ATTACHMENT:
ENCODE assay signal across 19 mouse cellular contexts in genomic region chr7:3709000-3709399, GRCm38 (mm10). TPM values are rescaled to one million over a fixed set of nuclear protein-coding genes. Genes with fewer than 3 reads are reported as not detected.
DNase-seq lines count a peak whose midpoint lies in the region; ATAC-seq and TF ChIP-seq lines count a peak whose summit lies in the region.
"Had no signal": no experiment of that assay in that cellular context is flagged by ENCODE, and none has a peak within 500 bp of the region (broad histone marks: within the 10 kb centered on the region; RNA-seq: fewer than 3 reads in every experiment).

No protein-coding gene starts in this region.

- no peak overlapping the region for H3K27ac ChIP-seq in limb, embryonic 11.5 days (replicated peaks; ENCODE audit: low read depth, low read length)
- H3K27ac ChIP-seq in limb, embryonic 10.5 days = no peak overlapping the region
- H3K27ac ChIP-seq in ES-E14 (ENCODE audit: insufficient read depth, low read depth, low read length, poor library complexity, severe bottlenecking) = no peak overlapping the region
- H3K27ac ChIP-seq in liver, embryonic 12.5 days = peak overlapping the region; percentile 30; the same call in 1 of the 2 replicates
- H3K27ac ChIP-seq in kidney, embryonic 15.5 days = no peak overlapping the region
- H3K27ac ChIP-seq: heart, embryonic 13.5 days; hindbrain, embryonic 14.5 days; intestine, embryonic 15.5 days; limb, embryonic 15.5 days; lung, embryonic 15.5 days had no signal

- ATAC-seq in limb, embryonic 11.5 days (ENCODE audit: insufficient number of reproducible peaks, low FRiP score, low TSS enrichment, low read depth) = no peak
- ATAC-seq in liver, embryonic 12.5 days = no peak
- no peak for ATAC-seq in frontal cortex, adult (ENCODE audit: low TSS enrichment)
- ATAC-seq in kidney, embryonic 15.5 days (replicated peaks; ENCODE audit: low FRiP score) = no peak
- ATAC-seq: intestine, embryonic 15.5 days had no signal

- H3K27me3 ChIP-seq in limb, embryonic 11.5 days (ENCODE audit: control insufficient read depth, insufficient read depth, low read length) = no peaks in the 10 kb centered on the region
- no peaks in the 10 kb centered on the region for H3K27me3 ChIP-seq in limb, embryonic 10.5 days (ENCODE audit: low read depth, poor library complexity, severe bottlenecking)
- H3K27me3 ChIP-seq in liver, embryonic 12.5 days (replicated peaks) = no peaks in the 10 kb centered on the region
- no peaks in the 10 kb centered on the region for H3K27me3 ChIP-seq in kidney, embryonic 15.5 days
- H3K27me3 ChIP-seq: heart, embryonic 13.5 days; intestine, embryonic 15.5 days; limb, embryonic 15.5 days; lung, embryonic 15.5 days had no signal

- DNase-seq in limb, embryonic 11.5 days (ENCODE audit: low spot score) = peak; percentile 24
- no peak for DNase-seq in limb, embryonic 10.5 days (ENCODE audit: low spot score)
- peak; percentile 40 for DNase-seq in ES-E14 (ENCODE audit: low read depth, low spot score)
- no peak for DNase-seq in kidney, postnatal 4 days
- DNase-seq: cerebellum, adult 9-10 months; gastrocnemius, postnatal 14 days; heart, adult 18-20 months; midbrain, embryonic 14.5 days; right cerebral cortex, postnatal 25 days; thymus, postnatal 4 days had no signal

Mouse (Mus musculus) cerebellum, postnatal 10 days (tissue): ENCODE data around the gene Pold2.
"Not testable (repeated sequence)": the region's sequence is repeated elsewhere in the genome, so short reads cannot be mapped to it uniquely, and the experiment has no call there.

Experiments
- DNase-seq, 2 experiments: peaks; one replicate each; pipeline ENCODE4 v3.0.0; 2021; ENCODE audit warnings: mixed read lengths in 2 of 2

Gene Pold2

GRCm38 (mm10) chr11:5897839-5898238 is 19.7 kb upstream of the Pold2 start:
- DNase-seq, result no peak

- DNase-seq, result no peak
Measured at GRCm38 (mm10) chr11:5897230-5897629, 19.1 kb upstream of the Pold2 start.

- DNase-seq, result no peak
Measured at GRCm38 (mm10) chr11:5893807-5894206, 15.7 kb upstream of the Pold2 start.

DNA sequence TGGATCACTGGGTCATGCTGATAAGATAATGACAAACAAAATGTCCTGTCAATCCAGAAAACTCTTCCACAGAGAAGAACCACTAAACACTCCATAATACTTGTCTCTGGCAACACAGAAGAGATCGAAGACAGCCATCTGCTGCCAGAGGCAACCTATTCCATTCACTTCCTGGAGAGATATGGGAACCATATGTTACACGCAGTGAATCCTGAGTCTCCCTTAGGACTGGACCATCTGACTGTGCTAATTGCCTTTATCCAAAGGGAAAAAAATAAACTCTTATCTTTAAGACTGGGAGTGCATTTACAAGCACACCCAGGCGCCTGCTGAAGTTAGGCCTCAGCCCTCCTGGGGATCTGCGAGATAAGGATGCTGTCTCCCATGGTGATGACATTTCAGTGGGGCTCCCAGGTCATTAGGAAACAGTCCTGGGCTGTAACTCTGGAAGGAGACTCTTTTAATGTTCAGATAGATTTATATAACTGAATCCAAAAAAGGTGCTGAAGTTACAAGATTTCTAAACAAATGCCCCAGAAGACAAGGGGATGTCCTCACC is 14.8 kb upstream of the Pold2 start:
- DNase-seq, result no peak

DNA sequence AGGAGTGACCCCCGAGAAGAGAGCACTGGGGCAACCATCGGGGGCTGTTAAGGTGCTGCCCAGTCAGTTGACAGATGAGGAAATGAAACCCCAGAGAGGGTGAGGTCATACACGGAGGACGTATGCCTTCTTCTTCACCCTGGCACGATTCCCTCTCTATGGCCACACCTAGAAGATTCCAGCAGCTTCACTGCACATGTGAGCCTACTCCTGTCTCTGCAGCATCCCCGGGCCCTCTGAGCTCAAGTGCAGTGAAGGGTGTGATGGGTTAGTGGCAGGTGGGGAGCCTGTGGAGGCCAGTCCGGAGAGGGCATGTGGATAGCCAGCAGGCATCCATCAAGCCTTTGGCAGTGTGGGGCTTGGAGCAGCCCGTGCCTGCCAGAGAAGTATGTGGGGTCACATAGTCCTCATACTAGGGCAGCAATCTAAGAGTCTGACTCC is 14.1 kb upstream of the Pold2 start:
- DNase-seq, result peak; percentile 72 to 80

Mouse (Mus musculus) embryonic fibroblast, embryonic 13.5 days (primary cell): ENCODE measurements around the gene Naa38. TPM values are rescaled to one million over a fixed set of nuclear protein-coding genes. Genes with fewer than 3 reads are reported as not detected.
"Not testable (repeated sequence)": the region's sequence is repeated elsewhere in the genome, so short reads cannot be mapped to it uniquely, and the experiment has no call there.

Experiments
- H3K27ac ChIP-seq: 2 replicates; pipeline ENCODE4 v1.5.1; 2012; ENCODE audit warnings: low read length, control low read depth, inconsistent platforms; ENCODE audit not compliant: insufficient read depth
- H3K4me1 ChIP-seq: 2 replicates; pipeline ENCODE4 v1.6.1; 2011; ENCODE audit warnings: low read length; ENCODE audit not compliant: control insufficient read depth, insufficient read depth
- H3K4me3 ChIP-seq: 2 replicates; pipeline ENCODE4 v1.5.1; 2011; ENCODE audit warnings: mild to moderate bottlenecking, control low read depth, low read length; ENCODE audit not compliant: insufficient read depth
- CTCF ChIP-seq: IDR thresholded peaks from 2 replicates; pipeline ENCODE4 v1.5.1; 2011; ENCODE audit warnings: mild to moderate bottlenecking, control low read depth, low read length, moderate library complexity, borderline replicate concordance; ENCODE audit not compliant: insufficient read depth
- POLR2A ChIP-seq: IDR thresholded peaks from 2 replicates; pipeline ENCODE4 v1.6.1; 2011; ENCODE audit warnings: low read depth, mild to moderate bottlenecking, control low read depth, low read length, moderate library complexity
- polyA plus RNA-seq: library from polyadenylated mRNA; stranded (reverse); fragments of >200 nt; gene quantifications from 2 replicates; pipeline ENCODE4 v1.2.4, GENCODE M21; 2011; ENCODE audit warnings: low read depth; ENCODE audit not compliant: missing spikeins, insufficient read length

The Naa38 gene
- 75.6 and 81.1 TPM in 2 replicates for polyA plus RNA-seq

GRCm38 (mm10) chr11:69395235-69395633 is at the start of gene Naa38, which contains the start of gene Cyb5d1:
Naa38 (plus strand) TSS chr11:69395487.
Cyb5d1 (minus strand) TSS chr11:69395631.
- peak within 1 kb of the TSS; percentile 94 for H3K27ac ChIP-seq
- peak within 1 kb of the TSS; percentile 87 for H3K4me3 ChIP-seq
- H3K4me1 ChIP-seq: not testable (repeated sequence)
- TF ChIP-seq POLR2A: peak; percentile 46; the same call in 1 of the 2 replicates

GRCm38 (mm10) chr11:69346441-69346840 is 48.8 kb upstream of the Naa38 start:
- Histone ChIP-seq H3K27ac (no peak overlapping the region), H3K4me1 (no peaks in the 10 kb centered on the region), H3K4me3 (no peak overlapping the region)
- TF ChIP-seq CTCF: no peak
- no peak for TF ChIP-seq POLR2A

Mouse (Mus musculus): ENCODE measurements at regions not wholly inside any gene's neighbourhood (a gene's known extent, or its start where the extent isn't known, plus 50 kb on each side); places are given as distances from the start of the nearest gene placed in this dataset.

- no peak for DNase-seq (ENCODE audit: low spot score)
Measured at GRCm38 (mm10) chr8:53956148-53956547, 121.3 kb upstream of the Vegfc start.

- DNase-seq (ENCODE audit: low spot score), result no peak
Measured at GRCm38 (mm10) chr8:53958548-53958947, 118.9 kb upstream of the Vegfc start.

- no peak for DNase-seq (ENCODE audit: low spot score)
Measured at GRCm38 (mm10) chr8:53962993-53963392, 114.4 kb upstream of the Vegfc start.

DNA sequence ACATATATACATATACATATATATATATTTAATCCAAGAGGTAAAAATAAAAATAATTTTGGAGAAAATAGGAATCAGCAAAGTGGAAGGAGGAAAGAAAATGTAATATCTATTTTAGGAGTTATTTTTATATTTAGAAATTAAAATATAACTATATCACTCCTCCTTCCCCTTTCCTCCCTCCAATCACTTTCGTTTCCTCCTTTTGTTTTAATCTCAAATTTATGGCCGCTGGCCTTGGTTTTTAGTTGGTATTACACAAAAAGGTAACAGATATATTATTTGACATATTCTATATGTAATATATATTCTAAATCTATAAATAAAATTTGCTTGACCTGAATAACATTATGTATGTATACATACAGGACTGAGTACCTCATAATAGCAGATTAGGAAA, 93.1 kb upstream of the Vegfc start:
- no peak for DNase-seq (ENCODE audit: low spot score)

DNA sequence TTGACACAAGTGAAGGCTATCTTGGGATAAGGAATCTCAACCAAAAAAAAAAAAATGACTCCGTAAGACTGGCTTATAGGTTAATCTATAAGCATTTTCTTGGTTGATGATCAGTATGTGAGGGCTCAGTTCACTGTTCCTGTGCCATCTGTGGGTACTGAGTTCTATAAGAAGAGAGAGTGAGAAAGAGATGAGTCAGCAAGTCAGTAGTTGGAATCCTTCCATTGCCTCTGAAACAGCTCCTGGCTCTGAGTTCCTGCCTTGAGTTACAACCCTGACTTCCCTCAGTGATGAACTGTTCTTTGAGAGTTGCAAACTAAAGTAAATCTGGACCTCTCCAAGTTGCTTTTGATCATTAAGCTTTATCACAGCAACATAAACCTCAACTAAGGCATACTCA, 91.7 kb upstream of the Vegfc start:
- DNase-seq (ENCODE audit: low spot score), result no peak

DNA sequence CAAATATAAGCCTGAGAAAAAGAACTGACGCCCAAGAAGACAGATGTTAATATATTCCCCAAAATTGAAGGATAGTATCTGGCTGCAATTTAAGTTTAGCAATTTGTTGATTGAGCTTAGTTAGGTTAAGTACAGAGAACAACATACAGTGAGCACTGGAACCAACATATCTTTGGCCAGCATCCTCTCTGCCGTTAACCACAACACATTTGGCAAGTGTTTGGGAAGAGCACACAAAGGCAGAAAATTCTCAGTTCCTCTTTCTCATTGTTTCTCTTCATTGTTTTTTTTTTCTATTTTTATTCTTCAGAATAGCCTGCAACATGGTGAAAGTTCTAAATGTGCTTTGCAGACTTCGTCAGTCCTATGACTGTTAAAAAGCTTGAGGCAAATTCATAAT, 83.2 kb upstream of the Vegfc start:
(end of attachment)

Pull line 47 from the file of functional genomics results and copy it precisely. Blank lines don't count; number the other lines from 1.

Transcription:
- CTCF ChIP-seq: IDR thresholded peaks from 2 replicates; pipeline ENCODE4 v1.5.1; 2011; ENCODE audit warnings: mild to moderate bottlenecking, control low read depth, low read length, moderate library complexity, borderline replicate concordance; ENCODE audit not compliant: insufficient read depth